Beaches Poems

Poems about beaches take their inspiration from the great outdoors. Specifically, ocean scenes are usually highly relatable to readers from various backgrounds.

There are many different poems about beaches, but most describe the natural world in joyful language. Poets usually use image-rich words to depict the texture of the sand, the roaring sound of the waves, brilliant blue skies, soft white clouds, and perhaps even a horizon dotted with ships.

While most beach poems describe the shoreline in a lighthearted and peaceful way, not every poem takes such a positive tone. There are others, such as poems by Walt Whitman or those dating from WWI, that use the beach as a metaphor for much darker events, like death and loss. It’s a place where two worlds meet–the ocean and the land, and therefore lends itself to depictions of loved ones crossing into the afterlife or powerful transitions or changes in one’s personal life.

On the Beach at Night Alone

by Walt Whitman

‘On the Beach at Night Alone’ by Walt Whitman is a powerful poem. In it, Whitman discusses how everything that has ever existed or will ever exist is connected.

The poem is set on a beach at night, which is a place where one can contemplate the vastness of the ocean and the stars above. The beach is a metaphor for the boundary between the known and the unknown, the finite and the infinite. The poem has an interesting structure. In the second stanza, the lines begin with the word “All.” It is an example of anaphora. Whitman uses this device to depict how a vast similitude interlocks everything around the beach with beauty and peace.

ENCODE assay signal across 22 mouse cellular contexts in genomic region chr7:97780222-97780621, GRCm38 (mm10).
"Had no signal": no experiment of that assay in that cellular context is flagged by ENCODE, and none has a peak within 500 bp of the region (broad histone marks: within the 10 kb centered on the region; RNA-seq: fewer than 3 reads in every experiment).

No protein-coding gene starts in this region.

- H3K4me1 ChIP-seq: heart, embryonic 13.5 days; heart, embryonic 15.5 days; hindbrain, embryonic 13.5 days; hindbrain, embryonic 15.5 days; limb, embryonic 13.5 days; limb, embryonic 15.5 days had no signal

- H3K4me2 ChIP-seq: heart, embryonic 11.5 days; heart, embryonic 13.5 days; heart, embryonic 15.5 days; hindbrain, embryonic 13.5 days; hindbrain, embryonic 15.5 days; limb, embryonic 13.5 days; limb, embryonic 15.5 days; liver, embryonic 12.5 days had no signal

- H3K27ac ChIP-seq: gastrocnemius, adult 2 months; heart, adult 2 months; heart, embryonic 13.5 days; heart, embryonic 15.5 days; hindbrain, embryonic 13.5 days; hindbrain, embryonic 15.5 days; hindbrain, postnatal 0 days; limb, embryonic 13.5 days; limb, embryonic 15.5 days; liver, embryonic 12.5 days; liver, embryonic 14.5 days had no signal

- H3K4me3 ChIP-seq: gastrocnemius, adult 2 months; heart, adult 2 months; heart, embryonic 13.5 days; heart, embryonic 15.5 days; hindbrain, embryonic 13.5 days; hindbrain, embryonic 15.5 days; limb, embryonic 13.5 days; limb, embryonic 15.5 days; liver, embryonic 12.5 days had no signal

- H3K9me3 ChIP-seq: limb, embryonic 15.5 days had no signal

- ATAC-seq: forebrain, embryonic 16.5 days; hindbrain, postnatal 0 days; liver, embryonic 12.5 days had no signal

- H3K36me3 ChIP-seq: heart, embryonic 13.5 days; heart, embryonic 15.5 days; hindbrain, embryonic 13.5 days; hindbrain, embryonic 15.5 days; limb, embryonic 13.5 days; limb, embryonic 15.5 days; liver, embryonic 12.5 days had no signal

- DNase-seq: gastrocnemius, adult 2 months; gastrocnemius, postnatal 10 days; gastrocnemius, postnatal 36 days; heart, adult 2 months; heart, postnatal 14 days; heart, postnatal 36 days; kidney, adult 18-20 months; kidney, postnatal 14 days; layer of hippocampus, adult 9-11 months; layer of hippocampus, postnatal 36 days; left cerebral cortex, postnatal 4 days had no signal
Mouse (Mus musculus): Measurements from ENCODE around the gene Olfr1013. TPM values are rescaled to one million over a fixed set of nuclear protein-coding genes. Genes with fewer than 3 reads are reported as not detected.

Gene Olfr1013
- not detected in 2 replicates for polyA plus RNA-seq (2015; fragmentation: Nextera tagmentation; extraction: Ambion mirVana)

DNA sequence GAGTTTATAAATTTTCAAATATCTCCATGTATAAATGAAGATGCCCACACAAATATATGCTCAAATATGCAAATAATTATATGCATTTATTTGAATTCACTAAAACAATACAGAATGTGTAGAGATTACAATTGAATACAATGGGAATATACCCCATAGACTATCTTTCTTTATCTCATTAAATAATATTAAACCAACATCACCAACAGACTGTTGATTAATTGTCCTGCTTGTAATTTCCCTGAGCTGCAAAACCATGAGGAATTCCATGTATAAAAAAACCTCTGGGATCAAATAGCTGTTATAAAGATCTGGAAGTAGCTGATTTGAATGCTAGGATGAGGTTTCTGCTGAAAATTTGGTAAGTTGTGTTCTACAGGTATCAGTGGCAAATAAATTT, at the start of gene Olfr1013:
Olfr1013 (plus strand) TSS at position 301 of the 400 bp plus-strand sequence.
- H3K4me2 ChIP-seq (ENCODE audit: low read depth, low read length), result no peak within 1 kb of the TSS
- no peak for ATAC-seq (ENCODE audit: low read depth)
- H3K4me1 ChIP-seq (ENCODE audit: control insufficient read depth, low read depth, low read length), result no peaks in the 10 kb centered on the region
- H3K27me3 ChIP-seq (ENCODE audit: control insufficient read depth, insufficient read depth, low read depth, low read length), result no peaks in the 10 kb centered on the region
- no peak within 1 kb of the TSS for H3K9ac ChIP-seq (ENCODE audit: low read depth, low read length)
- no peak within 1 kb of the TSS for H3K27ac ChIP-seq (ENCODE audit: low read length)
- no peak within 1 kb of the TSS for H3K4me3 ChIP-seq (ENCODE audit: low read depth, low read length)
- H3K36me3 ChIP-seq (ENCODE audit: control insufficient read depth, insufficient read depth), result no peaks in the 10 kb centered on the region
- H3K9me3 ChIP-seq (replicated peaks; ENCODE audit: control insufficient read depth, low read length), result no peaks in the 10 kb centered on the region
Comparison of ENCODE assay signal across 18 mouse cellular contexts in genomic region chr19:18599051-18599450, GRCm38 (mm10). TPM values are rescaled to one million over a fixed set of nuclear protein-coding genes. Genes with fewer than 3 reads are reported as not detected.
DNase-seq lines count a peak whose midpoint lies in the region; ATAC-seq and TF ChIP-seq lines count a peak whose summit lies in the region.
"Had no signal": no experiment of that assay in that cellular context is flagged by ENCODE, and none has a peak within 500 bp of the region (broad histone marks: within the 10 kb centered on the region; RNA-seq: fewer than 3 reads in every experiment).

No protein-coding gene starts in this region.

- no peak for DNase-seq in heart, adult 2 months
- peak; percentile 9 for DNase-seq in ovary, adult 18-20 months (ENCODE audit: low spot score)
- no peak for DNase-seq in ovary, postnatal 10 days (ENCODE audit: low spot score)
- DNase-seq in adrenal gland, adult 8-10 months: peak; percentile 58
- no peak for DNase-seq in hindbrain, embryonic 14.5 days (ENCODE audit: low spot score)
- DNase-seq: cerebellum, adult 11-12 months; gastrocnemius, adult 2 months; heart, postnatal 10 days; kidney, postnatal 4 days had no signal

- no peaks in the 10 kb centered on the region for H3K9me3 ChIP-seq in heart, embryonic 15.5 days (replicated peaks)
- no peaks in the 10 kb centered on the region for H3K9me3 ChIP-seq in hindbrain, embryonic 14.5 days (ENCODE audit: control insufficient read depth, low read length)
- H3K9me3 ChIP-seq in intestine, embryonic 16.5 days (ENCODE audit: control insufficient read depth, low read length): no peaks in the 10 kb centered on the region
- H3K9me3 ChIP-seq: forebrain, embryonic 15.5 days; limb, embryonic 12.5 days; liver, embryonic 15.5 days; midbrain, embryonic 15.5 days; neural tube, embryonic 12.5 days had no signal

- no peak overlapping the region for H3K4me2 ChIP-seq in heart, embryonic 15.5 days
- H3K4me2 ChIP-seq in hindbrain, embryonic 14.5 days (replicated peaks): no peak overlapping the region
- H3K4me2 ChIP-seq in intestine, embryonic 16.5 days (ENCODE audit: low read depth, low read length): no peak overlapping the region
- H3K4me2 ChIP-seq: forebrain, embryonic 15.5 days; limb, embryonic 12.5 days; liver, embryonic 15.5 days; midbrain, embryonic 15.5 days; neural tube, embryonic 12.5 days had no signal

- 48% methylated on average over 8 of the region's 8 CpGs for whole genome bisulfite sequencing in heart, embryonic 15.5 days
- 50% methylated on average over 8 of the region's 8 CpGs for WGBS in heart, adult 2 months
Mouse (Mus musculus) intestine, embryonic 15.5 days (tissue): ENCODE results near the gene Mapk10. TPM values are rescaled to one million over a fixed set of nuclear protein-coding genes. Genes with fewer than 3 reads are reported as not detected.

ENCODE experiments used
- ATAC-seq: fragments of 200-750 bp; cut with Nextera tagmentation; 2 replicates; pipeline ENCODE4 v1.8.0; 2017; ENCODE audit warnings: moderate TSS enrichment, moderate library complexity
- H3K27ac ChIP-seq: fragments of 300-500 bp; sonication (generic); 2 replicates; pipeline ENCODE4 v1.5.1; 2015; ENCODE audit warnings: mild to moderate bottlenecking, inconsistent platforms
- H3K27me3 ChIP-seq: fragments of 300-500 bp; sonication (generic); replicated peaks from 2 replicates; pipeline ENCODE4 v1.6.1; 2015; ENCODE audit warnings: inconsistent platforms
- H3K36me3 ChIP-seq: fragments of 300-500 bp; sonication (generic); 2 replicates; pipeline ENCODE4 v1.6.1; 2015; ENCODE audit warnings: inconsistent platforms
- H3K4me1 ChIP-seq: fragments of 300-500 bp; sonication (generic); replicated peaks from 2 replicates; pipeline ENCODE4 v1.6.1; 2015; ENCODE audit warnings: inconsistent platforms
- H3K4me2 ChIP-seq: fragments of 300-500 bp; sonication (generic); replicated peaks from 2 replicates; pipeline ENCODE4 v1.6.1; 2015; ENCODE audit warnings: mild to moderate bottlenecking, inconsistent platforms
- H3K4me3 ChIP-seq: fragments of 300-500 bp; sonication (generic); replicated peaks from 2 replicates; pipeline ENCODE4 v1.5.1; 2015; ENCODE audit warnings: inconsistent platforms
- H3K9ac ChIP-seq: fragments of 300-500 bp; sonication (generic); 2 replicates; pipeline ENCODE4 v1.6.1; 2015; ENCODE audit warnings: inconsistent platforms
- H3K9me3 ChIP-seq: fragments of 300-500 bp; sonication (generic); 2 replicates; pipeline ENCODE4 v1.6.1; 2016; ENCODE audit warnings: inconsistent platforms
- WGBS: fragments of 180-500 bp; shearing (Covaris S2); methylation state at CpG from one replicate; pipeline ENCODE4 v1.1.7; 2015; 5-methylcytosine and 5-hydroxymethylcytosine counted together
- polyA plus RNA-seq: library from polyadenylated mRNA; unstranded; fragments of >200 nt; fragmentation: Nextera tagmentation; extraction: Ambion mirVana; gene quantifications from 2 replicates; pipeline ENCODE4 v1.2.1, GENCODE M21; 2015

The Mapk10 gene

A vast similitude interlocks all,

All spheres, grown, ungrown, small, large, suns, moons, planets,

All distances of place however wide,

All distances of time, all inanimate forms,

The Beach

by Robert Graves

‘The Beach’ by Robert Graves is a poem about the contrast between childhood innocence and an adult mindset. The poem depicts this dichotomy by demonstrating the difference between how a boatman and a group of children interact with the ocean.

‘The Beach’ is a short poem that consists of ten unrhymed lines. It describes how a speaker looks at the sea and what they see. While standing on a beach, the speaker describes a group of children shouting and enjoying themselves. There is also an experienced boatman who warns them about the reality of the ocean. It is a symbolic reference to human life and growing up.

Louder than gulls the little children scream

Whom fathers haul into the jovial foam;

But others fearlessly rush in, breast high,

Laughing the salty water from their mouthes—

Two Lovers and a Beachcomber by the Real Sea

by Sylvia Plath

‘Two Lovers and a Beachcomber by the Real Sea’ by Sylvia Plath explores imagination. Reality, the speaker realizes, doesn’t always live up to what one imagined.

The poem presents a lonely beachcomber surrounded by kaleidoscope shells and taunting gulls, suggesting a desolate and abandoned atmosphere. The poem's atmosphere is rather dark and dreary, something that's common in Plath's verses. Many beautiful images relate to the beach, each of which builds upon the next.
Cold and final, the imagination Shuts down its fabled summer house; Blue views are boarded up; our sweet vacation Dwindles in the hour-glass.  

Dover Beach

by Matthew Arnold

‘Dover Beach’ by Matthew Arnold is dramatic monologue lamenting the loss of true Christian faith in England during the mid 1800s.

Beaches play an important role in the poem, representing a liminal space between the land and the sea. The sound of the waves crashing onto the beach creates a sense of sadness and uncertainty, reflecting the broader themes of the poem. The beach also serves as a metaphor for the transitory nature of life, as the waves constantly wash away the sand and reshape the shoreline.

The sea is calm tonight.

The tide is full, the moon lies fair

Upon the straits; on the French coast the light

Gleams and is gone; the cliffs of England stand,

My Garden — like the Beach

by Emily Dickinson